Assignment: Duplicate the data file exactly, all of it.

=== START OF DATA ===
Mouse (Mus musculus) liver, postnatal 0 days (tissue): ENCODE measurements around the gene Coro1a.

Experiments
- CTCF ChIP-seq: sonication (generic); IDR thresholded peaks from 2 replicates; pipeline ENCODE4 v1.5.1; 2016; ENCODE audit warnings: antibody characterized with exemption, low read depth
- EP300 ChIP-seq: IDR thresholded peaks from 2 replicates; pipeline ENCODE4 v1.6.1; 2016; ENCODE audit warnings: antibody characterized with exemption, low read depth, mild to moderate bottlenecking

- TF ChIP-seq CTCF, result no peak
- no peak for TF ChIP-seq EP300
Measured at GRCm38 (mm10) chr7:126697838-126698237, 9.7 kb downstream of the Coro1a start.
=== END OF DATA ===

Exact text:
Mouse (Mus musculus) liver, postnatal 0 days (tissue): ENCODE measurements around the gene Coro1a.

Experiments
- CTCF ChIP-seq: sonication (generic); IDR thresholded peaks from 2 replicates; pipeline ENCODE4 v1.5.1; 2016; ENCODE audit warnings: antibody characterized with exemption, low read depth
- EP300 ChIP-seq: IDR thresholded peaks from 2 replicates; pipeline ENCODE4 v1.6.1; 2016; ENCODE audit warnings: antibody characterized with exemption, low read depth, mild to moderate bottlenecking

- TF ChIP-seq CTCF, result no peak
- no peak for TF ChIP-seq EP300
Measured at GRCm38 (mm10) chr7:126697838-126698237, 9.7 kb downstream of the Coro1a start.